Referring now to FIG. 9, there is shown a final step in this portion of the fabrication process. In FIG. 9, interconnect welds, shown at reference numerals 20, 22, are formed in the device so as to extend from the first electrode 14, through the semiconductor body 16, to the second electrode 18. These welds form a relatively low resistance electrical path through the semiconductor body and effectively electrically interconnect segments of the scribed, bottom electrode 14 with adjacent segments of the scribed top electrode. In this manner, individual, series connected photovoltaic cells are formed. The fact that the lateral resistivity of the semiconductor body 16 is quite large limits shorting between portions of adjacent cells. The interconnect welding can be implemented using long wavelength radiation such as 1064 mn. In particular instances, it has been found that superior interconnection is established by using two parallel dotted lines of welds passing through a module.

The foregoing general process may be implemented in a variety of specific processes for the fabrication of ultra lightweight photovoltaic devices. In one specific group of processes, modules comprising monolithically integrated, series interconnected photovoltaic devices were prepared on thin, approximately 0.7 mil thick, polyimide material. As is known in the art, the polyimide was initially supported on a stainless steel carrier and this carrier was subsequently removed by etching following module fabrication. In this process, each module included approximately 20 strip cells connected in series. The operating voltage for such modules is approximately 30 volts and the dimension of each module is approximately 25 centimeters by 20 centimeters. The modules were fabricated onto a substrate comprising the 0.7 mil polyimide supported on stainless steel. The polyimide substrate was coated with a bottom electrode, back reflector material comprising a layer of silver having a layer of ZnO thereatop. The back reflector coated substrate material was cut into slabs of approximately 14 by 20 inches for batch processing. In a first step, the back reflector/electrode layer was scribed as described above. A semiconductor body comprising a triple junction grouping of layers was deposited thereatop. As described above, a triple junction device includes three stacked triads of p-i-n configuration disposed in an optical and electrical series relationship. The triads were comprised of group IV hydrogenated alloys as known in the prior art. A transparent, indium tin oxide based top electrode layer was disposed atop the semiconductor body. The thus-produced cell was short-passivated to remove shunts and shorts in the device and the ITO layer was then laser scribed to form electrically isolated segments. Laser welding was then carried out in accord with the description of FIG. 9 to interconnect ti he top ITO layer of one segment to the back reflector electrode layer of the adjacent segment. Following scribing and interconnecting, a top protective layer of a silicone material was deposited onto the device. This layer had a thickness of approximately 0.1 mil. Following these processing steps, a chemical etching step was then used to remove the stainless steel. The resulting freestanding laser-integrated module was trimmed to the desired dimensions and positive and negative contacts were affixed. It was found that this process reliably produced high quality devices in high yields. Clearly, in view of the teaching presented herein, the methods and systems of the present invention may be readily adapted for the manufacture of other configurations of electronic devices.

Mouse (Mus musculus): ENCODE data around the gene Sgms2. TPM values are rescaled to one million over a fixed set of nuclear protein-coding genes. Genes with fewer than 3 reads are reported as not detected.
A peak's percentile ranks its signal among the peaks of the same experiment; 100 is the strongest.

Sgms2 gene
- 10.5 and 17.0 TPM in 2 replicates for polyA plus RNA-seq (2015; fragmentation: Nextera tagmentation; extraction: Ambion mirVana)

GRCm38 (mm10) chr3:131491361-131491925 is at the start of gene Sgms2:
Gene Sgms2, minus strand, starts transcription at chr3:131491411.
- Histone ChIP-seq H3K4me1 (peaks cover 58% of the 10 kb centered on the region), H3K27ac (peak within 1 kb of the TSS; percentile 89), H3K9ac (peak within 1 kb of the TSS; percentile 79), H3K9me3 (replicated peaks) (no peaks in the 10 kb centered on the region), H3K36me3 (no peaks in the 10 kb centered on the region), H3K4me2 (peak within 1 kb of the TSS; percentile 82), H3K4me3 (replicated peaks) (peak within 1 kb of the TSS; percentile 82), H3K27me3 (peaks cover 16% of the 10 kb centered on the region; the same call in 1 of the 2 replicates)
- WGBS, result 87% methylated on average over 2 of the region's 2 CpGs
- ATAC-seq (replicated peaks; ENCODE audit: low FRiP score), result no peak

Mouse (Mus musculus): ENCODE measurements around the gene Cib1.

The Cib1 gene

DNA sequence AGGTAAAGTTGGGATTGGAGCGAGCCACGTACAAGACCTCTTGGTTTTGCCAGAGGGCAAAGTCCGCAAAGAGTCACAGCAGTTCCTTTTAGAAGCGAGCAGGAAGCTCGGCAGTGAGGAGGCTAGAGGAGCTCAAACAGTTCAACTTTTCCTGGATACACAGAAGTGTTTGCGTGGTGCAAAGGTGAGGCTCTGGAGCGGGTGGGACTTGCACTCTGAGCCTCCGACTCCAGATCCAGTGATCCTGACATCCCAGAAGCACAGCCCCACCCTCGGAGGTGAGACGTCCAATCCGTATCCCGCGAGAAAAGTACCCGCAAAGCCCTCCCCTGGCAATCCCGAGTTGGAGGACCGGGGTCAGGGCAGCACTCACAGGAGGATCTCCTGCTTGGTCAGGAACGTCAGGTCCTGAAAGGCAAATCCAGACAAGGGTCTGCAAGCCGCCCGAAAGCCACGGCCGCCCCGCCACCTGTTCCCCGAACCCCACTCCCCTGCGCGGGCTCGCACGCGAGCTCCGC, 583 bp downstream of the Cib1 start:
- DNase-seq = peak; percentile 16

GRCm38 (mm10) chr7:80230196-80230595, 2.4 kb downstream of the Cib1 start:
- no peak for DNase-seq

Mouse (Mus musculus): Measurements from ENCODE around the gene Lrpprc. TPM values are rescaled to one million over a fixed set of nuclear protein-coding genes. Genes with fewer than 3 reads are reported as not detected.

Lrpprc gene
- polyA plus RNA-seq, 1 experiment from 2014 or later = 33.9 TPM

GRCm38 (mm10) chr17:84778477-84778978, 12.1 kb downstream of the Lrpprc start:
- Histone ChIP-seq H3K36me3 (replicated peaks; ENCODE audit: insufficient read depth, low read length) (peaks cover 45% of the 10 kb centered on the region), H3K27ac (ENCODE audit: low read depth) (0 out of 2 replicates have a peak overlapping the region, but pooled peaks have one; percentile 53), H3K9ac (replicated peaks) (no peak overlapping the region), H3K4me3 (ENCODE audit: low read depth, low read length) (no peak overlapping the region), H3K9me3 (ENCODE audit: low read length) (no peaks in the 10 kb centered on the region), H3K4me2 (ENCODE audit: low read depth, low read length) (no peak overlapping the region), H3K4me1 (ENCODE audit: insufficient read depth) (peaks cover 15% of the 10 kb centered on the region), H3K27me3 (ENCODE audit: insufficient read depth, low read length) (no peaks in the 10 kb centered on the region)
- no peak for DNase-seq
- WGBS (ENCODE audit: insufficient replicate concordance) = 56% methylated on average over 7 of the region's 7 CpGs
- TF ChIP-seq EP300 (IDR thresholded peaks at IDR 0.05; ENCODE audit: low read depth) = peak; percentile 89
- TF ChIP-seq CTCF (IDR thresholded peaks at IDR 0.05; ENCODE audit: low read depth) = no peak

The foregoing principles may be adapted to the fabrication of a variety of otherwise configured devices including, but not limited to, photovoltaic devices. The foregoing drawings, discussion and description are illustrative of specific embodiments of this invention, but are not meant to be limitations upon the practice thereof. It is the following claims, including all equivalents, which define the scope of the invention.

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Referenced by
Citing PatentFiling datePublication dateApplicantTitle
US8759664Dec 22, 2010Jun 24, 2014Hanergy Hi-Tech Power (Hk) LimitedThin film solar cell strings
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Classifications
U.S. Classification438/463, 438/460
International ClassificationH01L21/00
Cooperative ClassificationY02E10/50, H01L31/1876, H01L31/046, H01L21/268
European ClassificationH01L27/142R2, H01L31/18H, H01L21/268
Legal Events
DateCodeEventDescription
May 12, 2008ASAssignment
Owner name: AIR FORCE, UNITED STATES, NEW MEXICO
Free format text: CONFIRMATORY LICENSE;ASSIGNOR:UNITED SOLAR OVONIC, LLC, PRIME CONTACT;REEL/FRAME:021027/0498
Effective date: 20080402
Mar 24, 2008ASAssignment
Owner name: UNITED SOLAR OVONIC LLC, MICHIGAN
Free format text: ASSIGNMENT OF ASSIGNORS INTEREST;ASSIGNORS:LIU, SHENGZHONG;PIETKA, GINGER;BEERNINK, KEVIN;AND OTHERS;REEL/FRAME:020691/0622
Effective date: 20080320